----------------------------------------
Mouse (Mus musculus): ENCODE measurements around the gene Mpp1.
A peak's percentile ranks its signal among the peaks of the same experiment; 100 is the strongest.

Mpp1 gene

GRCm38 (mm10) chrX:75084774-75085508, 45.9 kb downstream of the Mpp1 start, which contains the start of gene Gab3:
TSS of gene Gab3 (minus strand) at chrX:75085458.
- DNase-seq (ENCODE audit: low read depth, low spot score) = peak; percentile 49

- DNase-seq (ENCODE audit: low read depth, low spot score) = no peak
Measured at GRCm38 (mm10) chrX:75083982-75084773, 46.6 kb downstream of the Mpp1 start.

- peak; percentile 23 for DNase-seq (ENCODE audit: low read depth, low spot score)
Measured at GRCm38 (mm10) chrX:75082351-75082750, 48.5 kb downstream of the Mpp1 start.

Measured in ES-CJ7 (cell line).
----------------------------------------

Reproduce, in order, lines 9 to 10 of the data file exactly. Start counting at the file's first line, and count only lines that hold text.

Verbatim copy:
- peak; percentile 23 for DNase-seq (ENCODE audit: low read depth, low spot score)
Measured at GRCm38 (mm10) chrX:75082351-75082750, 48.5 kb downstream of the Mpp1 start.